A few days later, Haley rode in a plain black SUV with two staffers and her security detail. They turned down a long, two-lane residential street, passing house after house, including one with a Confederate flag hanging on its porch. Then they turned down the Sanderses’ long driveway, nestled by two big live oak trees.
Haley emerged from the SUV into the humid summer air, partly as the state’s governor, partly as a mother herself, mostly as someone worried about the woman inside the house who had survived something so unimaginable. She walked to the front steps and climbed onto a long front porch with a white rail. Felicia and Tyrone emerged from the front door.
Haley had attended Tywanza’s funeral. She had seen Felicia and Tyrone there and, later, at the ceremony to lower the flag. However, they hadn’t really met, not in a quiet way like this one. Felicia led her into a living room just inside the front door, toward a couch, two chairs, and photos of Tywanza. She asked Haley to please choose a seat. The governor sat down facing Felicia. Tyrone joined them.
Yet, beyond their overt graciousness, Haley felt a wall of suspicion, as if the couple wondered: Why was the governor here? Was she hoping to gain something from them?
Haley presented Felicia with a crisply folded American flag that had flown in honor of Tywanza above the State House, along with one of the nine pens she used to sign the bill lowering the Confederate flag. They began to relax a little. Felicia described how she couldn’t even hear gunshots on a TV show anymore, not without reliving those horrific moments.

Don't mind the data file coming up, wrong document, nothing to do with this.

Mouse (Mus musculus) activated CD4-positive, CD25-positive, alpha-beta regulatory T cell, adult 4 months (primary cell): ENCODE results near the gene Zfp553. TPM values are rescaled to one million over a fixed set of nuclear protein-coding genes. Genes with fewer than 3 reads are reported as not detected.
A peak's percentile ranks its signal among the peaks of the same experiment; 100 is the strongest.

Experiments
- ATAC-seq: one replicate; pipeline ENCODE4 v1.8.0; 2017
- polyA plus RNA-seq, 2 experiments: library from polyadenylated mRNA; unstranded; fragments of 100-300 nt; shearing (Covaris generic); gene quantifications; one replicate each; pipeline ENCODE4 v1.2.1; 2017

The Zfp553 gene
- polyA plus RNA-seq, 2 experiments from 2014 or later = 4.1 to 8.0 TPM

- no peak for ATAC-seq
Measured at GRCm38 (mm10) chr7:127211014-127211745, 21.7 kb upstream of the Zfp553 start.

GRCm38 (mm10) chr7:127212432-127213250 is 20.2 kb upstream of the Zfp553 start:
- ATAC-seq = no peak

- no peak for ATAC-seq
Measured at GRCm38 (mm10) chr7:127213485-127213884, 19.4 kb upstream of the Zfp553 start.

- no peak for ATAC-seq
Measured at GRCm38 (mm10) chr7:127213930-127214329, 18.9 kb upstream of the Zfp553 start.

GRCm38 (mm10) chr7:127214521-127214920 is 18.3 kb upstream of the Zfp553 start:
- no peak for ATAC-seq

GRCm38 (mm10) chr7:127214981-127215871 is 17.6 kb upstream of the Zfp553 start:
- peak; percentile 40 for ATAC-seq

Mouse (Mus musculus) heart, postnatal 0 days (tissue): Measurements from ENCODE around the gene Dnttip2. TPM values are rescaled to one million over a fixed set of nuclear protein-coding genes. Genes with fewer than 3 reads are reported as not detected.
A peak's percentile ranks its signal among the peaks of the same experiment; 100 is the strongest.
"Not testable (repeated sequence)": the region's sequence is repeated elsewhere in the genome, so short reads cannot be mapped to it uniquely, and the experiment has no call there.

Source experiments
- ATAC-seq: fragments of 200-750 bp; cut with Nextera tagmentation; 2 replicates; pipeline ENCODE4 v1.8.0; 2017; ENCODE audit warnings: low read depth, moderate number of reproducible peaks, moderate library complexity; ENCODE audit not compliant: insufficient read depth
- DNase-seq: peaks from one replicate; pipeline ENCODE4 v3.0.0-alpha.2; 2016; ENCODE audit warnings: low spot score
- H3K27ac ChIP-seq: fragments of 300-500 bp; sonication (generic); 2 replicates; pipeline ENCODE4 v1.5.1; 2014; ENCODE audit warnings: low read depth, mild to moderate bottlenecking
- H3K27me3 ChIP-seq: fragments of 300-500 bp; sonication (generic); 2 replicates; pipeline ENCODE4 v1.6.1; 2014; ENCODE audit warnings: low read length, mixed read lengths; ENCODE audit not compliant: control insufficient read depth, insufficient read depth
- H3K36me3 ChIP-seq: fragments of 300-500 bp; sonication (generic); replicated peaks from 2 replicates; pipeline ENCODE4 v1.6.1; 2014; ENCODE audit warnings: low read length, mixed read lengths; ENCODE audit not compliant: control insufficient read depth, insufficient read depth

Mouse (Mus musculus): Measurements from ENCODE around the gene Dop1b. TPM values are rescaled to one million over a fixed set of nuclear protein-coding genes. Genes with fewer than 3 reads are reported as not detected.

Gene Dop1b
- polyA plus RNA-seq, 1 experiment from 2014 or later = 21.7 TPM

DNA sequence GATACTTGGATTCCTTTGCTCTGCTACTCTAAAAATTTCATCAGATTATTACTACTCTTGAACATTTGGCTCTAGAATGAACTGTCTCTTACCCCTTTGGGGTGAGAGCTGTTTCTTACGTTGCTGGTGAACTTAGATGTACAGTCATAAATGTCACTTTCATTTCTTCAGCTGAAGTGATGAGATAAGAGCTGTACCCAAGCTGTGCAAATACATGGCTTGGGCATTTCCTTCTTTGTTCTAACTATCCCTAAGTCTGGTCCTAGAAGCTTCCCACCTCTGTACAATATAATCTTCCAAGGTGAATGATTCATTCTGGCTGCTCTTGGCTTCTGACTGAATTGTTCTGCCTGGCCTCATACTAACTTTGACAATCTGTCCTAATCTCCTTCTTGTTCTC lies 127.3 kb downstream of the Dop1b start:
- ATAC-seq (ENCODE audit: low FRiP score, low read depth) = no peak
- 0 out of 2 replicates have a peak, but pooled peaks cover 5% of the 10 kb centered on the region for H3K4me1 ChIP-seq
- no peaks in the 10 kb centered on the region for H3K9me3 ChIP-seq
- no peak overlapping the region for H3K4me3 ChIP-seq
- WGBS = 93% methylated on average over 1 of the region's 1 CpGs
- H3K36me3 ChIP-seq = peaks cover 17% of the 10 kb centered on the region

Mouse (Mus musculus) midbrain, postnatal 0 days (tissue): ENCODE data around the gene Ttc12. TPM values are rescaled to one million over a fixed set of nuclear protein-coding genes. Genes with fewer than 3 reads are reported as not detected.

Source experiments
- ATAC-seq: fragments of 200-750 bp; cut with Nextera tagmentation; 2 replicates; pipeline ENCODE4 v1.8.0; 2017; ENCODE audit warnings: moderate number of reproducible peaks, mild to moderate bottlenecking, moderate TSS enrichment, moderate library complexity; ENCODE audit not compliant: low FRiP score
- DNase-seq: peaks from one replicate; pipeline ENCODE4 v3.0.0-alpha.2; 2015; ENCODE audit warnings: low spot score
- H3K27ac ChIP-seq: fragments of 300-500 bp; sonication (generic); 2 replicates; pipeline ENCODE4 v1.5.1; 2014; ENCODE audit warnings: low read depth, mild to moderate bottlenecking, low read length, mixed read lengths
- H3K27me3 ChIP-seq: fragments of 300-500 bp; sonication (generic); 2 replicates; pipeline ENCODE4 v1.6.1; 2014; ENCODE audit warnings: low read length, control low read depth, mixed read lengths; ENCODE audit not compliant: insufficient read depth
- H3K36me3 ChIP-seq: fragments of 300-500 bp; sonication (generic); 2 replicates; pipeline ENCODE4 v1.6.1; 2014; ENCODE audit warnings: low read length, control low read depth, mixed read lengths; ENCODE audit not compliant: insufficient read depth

Where Felicia seemed so sad and broken, Tyrone came across as edgy and hard. For a moment, the governor pondered two such different responses to grief.
Then she asked them to tell her more about Tywanza.
Felicia smiled widely. She described her son’s poetry, his jokes, his dreams. Tyrone, a wiry bald man with a commanding voice, admitted that he couldn’t stop listening to a Lion King song that reminded him of his baby boy. Tywanza was his Simba.
They spoke about their granddaughter, the huggy little girl who survived the shooting, and how hard they were trying to keep her life as normal as possible. Theirs was a house that had welcomed so many children over the years— their own, family members’, friends’, others’. Felicia wanted to love and rescue them all. But she hadn’t been able to save her own son.
When she cried, Haley handed her a tissue. When the governor cried, Felicia handed her one.
“Tell me how to help you,” Haley finally said.
Felicia looked back with the saddest eyes Haley had ever seen. Felicia’s answer had nothing to do with politics, not gun control or race relations or any of the things Haley typically heard. Instead, Felicia explained that they desperately needed spiritual guidance. They needed to know why their son had died in front of her, in a church, in their church, trying to protect them all. They needed to know God’s intentions in this tragedy.
They spoke for more than an hour before Haley felt it was time to go. She didn’t want to overstay her welcome. They said good-byes, and she stepped back onto the front porch. Haley had almost reached her SUV, her security detail still waiting in the driveway, when she heard Felicia’s voice behind her from the porch.
“I got to tell him I loved him,” she called. “And he told me he loved me, too.”
From GRACE WILL LEAD US HOME by Jennifer Berry Hawes. Copyright © 2019 by the author and reprinted with permission of St. Martin's Publishing Group.